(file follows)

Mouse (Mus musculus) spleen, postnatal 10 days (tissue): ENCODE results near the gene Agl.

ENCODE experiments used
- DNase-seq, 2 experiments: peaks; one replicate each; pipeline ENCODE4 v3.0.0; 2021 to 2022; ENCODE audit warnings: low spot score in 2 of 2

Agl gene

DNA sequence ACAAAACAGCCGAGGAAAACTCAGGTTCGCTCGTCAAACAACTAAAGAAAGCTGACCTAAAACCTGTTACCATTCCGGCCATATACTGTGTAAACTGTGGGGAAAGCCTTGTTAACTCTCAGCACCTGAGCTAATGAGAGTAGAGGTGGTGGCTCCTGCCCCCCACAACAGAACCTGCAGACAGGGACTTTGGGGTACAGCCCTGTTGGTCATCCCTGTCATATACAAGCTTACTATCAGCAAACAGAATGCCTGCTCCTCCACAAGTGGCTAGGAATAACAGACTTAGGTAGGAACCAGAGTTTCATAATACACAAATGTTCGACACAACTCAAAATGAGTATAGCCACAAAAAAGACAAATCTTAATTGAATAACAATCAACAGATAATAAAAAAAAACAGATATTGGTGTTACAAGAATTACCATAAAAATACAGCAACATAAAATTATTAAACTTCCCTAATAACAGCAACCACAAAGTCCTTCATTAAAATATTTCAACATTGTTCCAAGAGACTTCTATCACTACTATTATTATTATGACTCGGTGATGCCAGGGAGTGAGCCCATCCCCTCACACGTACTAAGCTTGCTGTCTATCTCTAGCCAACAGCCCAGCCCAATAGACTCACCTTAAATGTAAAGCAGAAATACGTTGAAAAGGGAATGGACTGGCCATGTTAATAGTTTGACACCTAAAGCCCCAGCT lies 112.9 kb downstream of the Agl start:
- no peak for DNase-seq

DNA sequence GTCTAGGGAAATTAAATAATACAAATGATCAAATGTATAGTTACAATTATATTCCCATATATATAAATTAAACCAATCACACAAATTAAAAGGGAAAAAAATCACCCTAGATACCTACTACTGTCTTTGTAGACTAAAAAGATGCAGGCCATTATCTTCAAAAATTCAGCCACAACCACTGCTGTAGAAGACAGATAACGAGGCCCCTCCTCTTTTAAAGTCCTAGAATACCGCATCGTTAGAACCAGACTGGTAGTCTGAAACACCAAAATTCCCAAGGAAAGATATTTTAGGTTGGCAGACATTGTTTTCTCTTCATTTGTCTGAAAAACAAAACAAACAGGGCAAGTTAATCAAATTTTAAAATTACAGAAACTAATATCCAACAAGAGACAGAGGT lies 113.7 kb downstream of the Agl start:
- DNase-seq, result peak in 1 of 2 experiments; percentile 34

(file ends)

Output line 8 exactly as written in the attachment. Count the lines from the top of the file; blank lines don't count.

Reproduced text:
- DNase-seq, result peak in 1 of 2 experiments; percentile 34